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Tanzania

Tanzania is almost twice as large as Kenya and lies in the southern hemisphere. The coast with palm trees in the area between beautiful bays, mountains such as the Usambara Mountains, Para Hills, Mount Meru and of course Africa’s highest mountain the world’s famous “Mount Kilimanjaro”. But most tourists come for the parks: The Serengeti, Ngorongoro Crater, Lake Manyara, Natron lake are the best known. Tanzania is a beautiful country with friendly people and well worth a visit.
Tanzania is in the midst of Africa’s Great Lakes, with Lake Victoria, Tanganyika and Nyasa, south of the Equator. It covers a surface of 945.087 sqkm of which is 26.4% set aside for wildlife protection. Population: Tanzania has a population of about 30 million people.
Is a country with no winter. Temperature varies between 15 to 28 degrees during the day 10 to 15 degrees at night. The long rainy season starts between April and June while the short rainy season in November.

Administrative divisions: Tanzania is divided into 26 regions and 127 districts.

Politics: Tanzania is a republic in which Zanzibar is a semi-autonomous status. The president, who is elected and re-elected only once for five years, usually comes from the mainland. The first vice president is the Prime Minister of Zanzibar, the second vice president, the prime minister of the country government.

The parliament, the National Assembly has 156 members: 101 elected on the mainland and 55 in Zanzibar and Pemba.

Until 1992, the Chama Cha Mapinduzi (CCM), (Party of the Revolution), the only authorized party. The CCM was formed in 1977 after a merger of the Tanganyika African National Union (TANU) Julius Nyerere and the Afro-Shirazi Party Aboud Jumbe. The CCM held clear until 1992 a monopoly and most officials were also members of that party. However, the voters had a choice of several candidates of that party when it came to the representative bodies. At the executive functions the choice was limited to “yes” and “no.” The National Executive Committee (a kind of politburo) had the power, there was no freedom of the press, the Tanzanian economy was a centrally planned economy.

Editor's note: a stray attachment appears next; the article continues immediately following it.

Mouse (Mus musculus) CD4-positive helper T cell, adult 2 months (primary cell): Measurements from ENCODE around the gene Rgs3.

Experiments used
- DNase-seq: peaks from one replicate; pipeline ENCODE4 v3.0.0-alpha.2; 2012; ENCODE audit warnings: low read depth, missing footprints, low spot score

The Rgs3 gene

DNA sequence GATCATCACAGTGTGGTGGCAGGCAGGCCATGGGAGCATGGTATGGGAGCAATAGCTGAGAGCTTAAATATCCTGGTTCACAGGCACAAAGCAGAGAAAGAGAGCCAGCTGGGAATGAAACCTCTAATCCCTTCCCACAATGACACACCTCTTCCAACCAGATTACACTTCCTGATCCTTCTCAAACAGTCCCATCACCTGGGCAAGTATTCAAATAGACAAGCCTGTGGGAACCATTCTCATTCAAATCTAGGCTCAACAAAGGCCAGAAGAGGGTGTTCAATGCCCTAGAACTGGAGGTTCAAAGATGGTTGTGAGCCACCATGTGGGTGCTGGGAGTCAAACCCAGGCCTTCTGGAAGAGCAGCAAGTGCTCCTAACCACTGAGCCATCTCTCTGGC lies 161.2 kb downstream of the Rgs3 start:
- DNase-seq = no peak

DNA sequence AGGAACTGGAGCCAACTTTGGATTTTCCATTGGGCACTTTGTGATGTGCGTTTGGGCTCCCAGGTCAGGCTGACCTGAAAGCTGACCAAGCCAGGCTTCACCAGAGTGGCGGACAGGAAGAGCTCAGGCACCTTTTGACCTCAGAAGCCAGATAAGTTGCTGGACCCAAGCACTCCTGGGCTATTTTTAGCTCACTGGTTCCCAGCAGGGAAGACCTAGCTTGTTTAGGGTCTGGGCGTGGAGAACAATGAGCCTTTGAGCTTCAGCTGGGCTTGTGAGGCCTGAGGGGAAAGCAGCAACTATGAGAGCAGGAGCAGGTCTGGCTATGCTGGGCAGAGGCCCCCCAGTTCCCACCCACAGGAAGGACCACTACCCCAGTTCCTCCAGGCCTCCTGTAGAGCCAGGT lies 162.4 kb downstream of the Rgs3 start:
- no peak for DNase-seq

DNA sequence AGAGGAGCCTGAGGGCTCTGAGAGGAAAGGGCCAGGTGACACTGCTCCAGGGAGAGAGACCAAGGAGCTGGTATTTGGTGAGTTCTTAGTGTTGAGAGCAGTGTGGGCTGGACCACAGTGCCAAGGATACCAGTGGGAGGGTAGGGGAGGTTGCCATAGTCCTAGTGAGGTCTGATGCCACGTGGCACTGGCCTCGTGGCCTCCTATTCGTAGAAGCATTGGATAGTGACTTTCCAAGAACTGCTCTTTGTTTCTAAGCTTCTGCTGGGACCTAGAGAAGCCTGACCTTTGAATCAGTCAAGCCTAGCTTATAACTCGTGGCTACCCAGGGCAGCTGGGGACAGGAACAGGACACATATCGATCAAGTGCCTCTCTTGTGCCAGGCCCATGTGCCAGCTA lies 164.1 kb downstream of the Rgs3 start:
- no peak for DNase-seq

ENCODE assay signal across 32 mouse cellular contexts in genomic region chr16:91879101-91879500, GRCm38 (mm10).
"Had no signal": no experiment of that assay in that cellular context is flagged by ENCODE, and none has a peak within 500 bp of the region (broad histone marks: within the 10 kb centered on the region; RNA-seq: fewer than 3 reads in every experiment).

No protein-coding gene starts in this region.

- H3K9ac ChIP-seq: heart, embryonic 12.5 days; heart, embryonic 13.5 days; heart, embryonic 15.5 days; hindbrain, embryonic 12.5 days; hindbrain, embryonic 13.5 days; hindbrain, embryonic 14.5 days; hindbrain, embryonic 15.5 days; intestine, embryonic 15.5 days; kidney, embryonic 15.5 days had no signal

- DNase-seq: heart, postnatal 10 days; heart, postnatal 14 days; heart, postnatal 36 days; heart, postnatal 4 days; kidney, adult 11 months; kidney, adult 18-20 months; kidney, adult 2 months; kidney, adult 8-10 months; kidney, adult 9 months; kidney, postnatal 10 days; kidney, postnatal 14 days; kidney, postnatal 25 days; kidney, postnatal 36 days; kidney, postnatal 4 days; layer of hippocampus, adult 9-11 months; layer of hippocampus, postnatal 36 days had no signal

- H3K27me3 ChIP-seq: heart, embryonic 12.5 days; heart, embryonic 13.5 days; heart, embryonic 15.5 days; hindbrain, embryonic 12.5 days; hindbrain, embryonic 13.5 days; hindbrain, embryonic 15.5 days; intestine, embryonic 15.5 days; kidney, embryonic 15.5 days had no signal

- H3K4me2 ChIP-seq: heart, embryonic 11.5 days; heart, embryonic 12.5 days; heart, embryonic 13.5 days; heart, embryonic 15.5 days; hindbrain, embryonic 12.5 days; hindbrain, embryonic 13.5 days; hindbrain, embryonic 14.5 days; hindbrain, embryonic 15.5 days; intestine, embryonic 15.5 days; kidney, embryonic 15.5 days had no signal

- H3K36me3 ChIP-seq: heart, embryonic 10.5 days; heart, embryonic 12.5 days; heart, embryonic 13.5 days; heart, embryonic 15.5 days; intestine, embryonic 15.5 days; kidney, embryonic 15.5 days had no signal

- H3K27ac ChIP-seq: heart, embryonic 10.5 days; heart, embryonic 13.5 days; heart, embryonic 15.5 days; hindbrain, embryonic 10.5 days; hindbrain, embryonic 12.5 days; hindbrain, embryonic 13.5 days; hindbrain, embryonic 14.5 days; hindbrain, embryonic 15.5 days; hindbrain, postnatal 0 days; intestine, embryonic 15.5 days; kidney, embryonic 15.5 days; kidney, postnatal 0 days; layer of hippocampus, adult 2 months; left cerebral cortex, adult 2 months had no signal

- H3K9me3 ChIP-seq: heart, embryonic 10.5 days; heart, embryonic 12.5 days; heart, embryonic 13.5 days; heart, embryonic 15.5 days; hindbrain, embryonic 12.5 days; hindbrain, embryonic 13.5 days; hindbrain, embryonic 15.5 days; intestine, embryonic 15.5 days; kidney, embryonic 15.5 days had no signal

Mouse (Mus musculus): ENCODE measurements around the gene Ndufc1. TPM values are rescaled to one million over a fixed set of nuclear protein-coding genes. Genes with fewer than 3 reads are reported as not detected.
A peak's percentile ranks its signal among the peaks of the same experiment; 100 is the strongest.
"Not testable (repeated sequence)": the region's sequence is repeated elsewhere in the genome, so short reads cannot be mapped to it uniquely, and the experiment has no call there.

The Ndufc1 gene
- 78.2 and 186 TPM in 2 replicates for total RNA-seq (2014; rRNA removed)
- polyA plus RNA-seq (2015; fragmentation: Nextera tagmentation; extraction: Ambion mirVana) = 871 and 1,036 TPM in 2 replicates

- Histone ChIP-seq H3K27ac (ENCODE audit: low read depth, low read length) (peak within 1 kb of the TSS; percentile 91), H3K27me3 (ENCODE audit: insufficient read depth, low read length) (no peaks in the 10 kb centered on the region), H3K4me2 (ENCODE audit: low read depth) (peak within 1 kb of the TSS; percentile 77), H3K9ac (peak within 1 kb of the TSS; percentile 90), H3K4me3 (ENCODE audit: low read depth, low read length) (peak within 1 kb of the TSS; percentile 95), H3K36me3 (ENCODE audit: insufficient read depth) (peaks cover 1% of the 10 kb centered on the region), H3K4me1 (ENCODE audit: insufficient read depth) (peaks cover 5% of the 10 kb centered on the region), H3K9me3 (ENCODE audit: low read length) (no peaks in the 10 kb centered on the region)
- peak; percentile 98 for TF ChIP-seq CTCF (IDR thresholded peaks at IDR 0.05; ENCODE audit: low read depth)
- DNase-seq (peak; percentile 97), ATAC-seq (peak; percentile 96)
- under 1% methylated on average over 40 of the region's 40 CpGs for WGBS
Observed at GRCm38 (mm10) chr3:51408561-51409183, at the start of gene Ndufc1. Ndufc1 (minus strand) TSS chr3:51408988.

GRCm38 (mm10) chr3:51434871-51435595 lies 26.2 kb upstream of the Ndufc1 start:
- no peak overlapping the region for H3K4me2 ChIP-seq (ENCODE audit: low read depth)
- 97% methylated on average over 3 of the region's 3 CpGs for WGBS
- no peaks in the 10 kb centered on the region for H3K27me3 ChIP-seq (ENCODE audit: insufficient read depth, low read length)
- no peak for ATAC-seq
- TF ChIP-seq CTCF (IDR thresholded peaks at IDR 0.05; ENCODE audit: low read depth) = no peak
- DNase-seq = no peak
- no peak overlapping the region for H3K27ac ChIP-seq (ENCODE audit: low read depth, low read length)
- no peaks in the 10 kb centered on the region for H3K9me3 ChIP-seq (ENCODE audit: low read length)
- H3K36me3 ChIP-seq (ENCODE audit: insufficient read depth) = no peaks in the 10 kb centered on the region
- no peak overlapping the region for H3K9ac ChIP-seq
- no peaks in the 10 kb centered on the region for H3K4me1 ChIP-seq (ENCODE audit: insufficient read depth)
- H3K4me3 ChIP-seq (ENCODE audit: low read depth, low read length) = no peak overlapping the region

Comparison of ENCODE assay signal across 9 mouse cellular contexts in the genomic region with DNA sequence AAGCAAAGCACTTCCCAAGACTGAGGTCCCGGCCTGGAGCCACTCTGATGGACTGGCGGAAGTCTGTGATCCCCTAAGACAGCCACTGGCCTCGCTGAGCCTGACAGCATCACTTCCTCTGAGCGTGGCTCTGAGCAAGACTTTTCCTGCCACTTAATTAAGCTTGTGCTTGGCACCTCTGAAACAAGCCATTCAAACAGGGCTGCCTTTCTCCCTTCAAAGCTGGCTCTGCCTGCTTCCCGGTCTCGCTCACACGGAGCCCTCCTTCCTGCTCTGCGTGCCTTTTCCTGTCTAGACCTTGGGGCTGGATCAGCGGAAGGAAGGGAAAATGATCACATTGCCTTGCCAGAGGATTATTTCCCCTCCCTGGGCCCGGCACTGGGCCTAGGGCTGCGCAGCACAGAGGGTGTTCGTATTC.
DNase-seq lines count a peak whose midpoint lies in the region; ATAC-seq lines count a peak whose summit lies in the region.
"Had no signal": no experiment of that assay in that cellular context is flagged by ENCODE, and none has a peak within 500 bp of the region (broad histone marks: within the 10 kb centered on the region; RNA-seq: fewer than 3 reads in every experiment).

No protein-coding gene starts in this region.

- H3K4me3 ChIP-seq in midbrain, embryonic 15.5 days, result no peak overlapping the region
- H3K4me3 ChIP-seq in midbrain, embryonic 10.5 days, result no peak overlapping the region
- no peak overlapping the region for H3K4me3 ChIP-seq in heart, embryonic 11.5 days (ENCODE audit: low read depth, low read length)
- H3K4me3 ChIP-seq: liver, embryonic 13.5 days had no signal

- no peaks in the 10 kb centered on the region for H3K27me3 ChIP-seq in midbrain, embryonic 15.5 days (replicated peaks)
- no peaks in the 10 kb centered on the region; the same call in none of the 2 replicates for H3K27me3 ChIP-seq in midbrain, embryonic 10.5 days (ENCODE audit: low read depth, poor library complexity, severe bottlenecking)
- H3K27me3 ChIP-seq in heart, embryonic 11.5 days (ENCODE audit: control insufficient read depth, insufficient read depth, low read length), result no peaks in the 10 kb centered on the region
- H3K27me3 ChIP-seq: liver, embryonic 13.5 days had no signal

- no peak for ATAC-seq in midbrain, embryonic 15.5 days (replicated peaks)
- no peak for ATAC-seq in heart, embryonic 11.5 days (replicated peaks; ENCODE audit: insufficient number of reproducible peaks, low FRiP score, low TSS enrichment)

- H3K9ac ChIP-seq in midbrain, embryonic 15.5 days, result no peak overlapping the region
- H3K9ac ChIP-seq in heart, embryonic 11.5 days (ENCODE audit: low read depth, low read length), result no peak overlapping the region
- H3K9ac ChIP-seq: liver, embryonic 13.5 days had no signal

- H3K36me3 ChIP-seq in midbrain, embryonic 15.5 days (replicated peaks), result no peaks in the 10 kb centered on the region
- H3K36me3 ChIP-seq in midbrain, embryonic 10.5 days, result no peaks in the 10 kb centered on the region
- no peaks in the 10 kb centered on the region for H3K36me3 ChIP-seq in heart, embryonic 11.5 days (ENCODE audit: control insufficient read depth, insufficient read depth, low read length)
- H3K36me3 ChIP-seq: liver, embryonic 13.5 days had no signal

In 1992, a multiparty system and a free market economy was introduced.

The currency in Tanzania is the Tanzanian shilling.

Economy: Tanzania possesses large stocks of minerals and hard commodity such as gold, diamond, coal, iron, uranium, nickel, chromium, tin, platinum, and natural gas. Natural gas is used for the production of electricity.

Tourism: Tanzania has several tourist attractions for game drives (the word safari means journey in Swahili).

Ngorongoro: crater with a unique wild population
Serengeti: Game Reserve, famous for the annual migration (shared with Kenya)
Selous: game reserve in the south of the country, with the Rufiji River
Tarangire: Nature Park in the north
Lake Manyara: Game Reserve, famous for its flamingos
Ruaha: wildlife sanctuary in the middle of the country
Kilimanjaro: Africa’s highest mountain (5895 m), by tourists climbable